For most people, bombing a stand-up comedy set in front of a packed crowd is nothing more than nightmare fodder. We've all had those dreams - you find yourself stood in the centre of a brightly lit stage, your clammy hands inexplicably clutching a microphone as you stutter through a cacophony of boos.
But for the select few that choose comedy as their career, this is an ever-present threat. According to the cast of 7 Days, it's not just hecklers professional funny people have to look out for - there's involuntary bodily functions, unexpected animals in the audience and several kinds of health hazards to be on guard for.
No wonder then that the country's best comedians keep coming back to the iconic comedy game show, where they can flex their funny muscles in the relative safety of a television environment with the magic of editing.
With the country very much in need of a laugh and live entertainment still shrouded in uncertainty, the return of 7 Days to Kiwi screens on Thursday nights couldn't be more timely.
With the first episode just hours away from its debut, Newshub asked some of the stars of the newest season to relive their absolute worst gigs ever.
At someone else's gig once I really blew it. Jeremy Corbett and I were co-giving away an award. We said 'and the winner is...' announced who the winner was, and I stepped backwards, just into blackness. There was a big gap in the stage I hadn't seen and I disappeared down into the mosh pit of all these teenagers - I think I squashed about four of them. I was quite a lot heavier then than I am now.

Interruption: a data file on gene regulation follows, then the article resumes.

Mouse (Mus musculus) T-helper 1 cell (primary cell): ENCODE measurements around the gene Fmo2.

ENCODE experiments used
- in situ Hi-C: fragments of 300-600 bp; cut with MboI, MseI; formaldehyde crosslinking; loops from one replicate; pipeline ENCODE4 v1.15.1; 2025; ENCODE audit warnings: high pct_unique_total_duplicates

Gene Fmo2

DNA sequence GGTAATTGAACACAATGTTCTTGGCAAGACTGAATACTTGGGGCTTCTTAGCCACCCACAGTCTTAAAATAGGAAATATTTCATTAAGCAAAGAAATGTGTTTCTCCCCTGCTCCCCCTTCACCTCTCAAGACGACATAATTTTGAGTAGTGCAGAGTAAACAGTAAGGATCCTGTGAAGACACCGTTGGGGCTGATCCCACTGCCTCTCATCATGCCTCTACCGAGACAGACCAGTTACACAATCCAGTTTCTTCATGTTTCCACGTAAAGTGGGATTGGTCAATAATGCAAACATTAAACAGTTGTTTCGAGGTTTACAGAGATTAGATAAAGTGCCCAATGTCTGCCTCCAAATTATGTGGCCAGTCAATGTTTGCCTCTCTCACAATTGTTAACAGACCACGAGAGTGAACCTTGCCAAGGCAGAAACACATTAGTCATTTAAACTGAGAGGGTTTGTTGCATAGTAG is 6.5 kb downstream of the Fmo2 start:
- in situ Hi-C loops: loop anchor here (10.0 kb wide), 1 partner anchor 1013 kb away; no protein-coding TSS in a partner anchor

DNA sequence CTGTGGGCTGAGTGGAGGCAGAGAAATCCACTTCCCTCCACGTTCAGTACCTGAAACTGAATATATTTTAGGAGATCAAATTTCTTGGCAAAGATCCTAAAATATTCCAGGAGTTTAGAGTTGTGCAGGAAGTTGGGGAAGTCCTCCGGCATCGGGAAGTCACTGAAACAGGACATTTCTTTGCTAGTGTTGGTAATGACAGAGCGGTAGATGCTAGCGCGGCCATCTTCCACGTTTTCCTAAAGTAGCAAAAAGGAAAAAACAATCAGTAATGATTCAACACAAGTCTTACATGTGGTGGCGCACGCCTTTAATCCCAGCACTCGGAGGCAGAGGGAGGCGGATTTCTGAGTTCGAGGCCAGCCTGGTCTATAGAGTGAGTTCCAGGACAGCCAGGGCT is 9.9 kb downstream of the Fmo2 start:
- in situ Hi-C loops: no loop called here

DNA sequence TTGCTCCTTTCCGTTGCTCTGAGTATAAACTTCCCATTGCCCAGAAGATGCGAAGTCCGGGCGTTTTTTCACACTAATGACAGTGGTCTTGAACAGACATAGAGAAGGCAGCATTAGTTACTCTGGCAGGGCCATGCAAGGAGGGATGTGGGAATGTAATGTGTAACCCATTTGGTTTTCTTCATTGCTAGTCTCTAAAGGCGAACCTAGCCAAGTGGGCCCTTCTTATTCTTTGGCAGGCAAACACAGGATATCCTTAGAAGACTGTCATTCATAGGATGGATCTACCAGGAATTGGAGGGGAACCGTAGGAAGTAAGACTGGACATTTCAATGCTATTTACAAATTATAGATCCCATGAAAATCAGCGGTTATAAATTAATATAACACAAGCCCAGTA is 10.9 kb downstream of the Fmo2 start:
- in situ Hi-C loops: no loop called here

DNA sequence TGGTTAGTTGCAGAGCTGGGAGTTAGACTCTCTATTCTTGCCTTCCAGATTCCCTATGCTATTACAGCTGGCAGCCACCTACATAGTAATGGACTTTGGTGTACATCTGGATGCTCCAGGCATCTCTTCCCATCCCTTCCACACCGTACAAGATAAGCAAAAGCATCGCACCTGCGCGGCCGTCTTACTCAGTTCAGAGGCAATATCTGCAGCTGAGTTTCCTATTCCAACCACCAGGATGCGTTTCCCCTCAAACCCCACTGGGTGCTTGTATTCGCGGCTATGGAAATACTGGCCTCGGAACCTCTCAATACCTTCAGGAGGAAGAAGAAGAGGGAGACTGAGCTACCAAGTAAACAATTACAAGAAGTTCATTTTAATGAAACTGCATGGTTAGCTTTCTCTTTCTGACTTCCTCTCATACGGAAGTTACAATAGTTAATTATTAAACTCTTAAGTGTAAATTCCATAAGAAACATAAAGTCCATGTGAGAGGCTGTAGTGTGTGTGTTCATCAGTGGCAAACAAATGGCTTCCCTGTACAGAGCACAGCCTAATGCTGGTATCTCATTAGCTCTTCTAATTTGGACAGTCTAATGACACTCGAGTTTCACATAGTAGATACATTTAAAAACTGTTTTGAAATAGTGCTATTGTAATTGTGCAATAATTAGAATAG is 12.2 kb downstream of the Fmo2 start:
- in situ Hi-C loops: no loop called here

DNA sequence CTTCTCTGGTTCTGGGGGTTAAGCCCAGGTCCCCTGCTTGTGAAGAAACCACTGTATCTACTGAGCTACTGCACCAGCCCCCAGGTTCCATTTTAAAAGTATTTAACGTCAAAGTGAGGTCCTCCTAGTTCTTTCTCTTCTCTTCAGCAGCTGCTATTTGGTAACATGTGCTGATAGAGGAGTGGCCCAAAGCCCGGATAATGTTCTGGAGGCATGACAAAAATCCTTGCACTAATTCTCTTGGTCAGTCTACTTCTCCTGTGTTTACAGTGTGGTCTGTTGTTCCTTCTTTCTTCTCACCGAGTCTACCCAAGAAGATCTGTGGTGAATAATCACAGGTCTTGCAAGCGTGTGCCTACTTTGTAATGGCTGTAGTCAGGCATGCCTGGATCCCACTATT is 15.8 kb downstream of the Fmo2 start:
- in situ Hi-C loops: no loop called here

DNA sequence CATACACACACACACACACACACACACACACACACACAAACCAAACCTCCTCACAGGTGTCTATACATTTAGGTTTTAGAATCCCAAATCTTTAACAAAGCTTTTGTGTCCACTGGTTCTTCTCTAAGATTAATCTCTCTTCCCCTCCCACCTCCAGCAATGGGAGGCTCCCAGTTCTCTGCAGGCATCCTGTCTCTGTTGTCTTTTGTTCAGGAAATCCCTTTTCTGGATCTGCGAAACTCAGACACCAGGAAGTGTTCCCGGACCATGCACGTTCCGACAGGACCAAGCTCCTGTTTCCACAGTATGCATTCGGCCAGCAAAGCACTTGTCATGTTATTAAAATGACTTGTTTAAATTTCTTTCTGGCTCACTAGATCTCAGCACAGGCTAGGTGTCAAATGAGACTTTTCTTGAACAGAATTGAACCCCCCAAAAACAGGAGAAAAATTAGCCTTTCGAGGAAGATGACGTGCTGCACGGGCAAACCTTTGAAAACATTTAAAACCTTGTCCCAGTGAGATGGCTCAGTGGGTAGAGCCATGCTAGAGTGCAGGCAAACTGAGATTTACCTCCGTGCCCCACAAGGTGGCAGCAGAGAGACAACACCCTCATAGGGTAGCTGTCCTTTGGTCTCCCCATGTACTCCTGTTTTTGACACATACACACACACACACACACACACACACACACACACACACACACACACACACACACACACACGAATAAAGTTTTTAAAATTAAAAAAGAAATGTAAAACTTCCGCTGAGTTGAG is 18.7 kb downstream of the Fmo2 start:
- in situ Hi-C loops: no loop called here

A man, halfway through the show, vomited all over a third of the crowd, and they were forced to leave. I had to perform the rest of the show whilst they had a spotlight on me, and a spotlight on a guy with a mop, cleaning it up.
When I was at Palmerston North Boy's High School, several of us put together a band for a talent quest - we got third place. But the girl's high school invited us to come along at lunchtime and perform. Long story short, at about 16 years old, I stood in a hall of about 1200 girls who were throwing their lunch at me because the band was so bad. After that, no other death on stage really compares.
There was a time at the Edinburgh Comedy Festival where I was having a really bad run - not many people were coming. There were three people in the crowd, so I thought 'I'll shake their hands at the start of the gig'. I accidentally started an hour-long show by standing on their dog. I didn't know you were allowed dogs at comedy shows! They weren't blind.
I'm part of a musical comedy duo with my real-life partner, and in our show, we have a bit where I slap him on the face. I slapped him so hard that he lost his hearing. Only problem is that it's a musical comedy show, so he couldn't hear to play the piano for the next song...
My opening night was sold out, about 100 people, standing ovation. On the second night, there were 36 people in there, not too bad. But 10 minutes in, 34 of those 36 people walked out. They had been picked from the bar and asked if they wanted to see my show, and 10 minutes in they obviously didn't want to see my show.
With two people left, I stopped the show. I asked a gentleman - he would have been in his early 60s - 'what are you still doing there?'. He said: 'Is your mum Carolyn Henwood?' and I said 'Yes, she is'. He said 'Oh, I think I went to school with her' and then he walked out. The other guy was just a really pissed mate of my tech.
7 Days returns Thursday August 20, 8.30pm on Three.